History of C Programming Language
In this article, I am going to discuss the History of C Programming Language. Please read our previous article where we give a brief introduction to C Programming Language. At the end of this article, you will understand the history and evolution of the C Programming Language in detail.
History of C Programming Language:
The Programming Language term is started in the year 1950, with the Language called FORTRAN. From the FORTRAN language, another programming language is developed called ALGOL (Algorithmic Language). The beginning of C is started in the year 1968 with the language called BCPL (Basic Combined Programming Language). In the year 1970 BCPL, another programming language is developed by REN THOMPSON it is called B-Language (Basic Language). In the year of 1972, DENNIS RITCHIE developed C-Programming Language at AT&T BELL LABORATORIES for developing system software. In the year of 1978, Ritchie and Kernighan released the next version of C-Language i.e. “K and R-C”. In the year 1980, ANSI (American National Standard Institute) released the next version of the C Language called “ANSI-C”. In the year 2000 ISO Standard C is released called “C 99”. On the 8th of Dec. 2011, the latest version of C is released with the name called “C 11”. In alphabetical order, only the name C-Language is given. Forgiving the name C++ there is a reason nothing but post features of C-Language.
Evolution of C Programming Language:
In the modern-day era, if any tech giants desire to design an operating system, then he/she can design it inside a matter of few days or months due to the availability of a wide variety of sources on the internet and community collaborations.
Let’s move back to fifty years, where no internet and no community collaborations were there. Without the above supports, imagine what had been the challenges faced by computer scientists for developing an efficient operating system? Are they succeed in producing an efficient Operating System? If succeed, then what programming language they used? And why? We’ll find answers to all these questions in this article.
The Birthplace for world-class inventions:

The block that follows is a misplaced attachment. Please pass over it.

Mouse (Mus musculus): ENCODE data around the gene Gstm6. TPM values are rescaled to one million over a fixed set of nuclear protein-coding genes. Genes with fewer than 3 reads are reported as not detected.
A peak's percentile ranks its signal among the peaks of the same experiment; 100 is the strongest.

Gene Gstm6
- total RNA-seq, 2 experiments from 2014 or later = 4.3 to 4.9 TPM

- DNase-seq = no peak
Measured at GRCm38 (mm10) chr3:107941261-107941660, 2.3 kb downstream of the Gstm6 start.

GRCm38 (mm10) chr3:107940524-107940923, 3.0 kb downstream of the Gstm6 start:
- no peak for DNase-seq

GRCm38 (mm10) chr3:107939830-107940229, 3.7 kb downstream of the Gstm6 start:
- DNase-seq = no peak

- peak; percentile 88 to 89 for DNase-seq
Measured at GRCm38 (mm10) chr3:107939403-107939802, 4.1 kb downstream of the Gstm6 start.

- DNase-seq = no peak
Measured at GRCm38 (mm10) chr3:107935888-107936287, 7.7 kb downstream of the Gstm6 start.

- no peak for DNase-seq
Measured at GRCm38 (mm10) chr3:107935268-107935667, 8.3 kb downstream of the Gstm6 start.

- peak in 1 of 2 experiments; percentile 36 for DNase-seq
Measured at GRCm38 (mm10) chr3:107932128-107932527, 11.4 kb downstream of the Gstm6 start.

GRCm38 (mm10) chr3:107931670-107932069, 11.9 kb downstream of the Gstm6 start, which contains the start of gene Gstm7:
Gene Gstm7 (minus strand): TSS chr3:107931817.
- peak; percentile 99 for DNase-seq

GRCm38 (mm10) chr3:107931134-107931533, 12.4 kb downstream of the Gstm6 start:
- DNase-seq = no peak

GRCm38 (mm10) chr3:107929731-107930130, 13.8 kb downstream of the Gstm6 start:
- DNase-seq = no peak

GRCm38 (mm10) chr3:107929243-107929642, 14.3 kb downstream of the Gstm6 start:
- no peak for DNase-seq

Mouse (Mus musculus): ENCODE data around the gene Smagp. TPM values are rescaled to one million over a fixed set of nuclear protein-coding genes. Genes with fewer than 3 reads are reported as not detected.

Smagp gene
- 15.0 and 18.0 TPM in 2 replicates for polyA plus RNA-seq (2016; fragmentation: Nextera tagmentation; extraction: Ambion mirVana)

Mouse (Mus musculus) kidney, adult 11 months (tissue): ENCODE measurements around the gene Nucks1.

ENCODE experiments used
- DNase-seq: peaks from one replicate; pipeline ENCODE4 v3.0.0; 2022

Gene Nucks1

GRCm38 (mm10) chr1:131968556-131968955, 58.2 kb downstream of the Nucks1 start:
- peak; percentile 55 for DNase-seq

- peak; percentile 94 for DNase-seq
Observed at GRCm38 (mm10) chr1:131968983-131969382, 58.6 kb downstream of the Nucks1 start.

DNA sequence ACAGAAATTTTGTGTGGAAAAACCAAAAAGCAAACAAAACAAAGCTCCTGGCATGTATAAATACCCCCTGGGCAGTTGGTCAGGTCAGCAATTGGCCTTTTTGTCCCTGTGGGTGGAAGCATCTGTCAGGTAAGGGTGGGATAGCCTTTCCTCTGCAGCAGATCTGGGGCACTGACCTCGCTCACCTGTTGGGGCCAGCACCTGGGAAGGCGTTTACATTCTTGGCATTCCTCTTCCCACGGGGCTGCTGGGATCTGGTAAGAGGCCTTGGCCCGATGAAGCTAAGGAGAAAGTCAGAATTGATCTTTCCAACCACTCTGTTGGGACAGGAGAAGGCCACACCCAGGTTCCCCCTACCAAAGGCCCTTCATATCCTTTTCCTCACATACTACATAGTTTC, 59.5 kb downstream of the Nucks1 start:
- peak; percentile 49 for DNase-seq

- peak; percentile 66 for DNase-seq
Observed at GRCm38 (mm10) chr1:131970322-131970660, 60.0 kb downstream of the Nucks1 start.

The AT&T Bell Laboratories is the place where the actual development of the C Programming language was done. Not only the C language but the most popular and notable inventions like Telephone, Transistor, Laser, Communication satellites, Solar cells, and many more are developed from this lab.
It was around 1961, where the actual development of the Multics operating system was started by three organizations such as MIT, General Electric, and Bell Laboratories.
Bell invested a huge amount of manpower and money in the Multics project. But later in 1969, Bell Labs was decided to withdraw from the Multics project because as per the planning schedule Multics operating system was not completed and there were no guaranteed dates regarding the delivery of the operating system.
After the withdrawal, the people who are working from Bell in the Multics were returned to the Bell Labs.
Rise of Unix Operating system:
After the Multics project team came back to Bell Labs, KenThompson, Dennis M Ritchie and few other team members started working on a new operating system with the knowledge that they have gained in the Multics project.
Within a few years, the entire team worked ceaselessly and developed a new operating system. Before introducing this new operating system to the outside world, as an experiment, Bell started using this for their internal works.
At that time, MULTICS (Multiplexed Information & Computing Service) was one of the most popular multitasking operating systems in the world. But coming to Bell’s new operating system is a Uni-tasking Operating system. So scientists were decided to name it UNICS (Uniplexed Information & Computing service) because its pronunciation is a bit similar to MULTICS.
But later, the operating system was transformed from Uni-tasking to Multi-tasking but the name was stuck over there and then eventually changed to UNIX.
The birth of Assembler: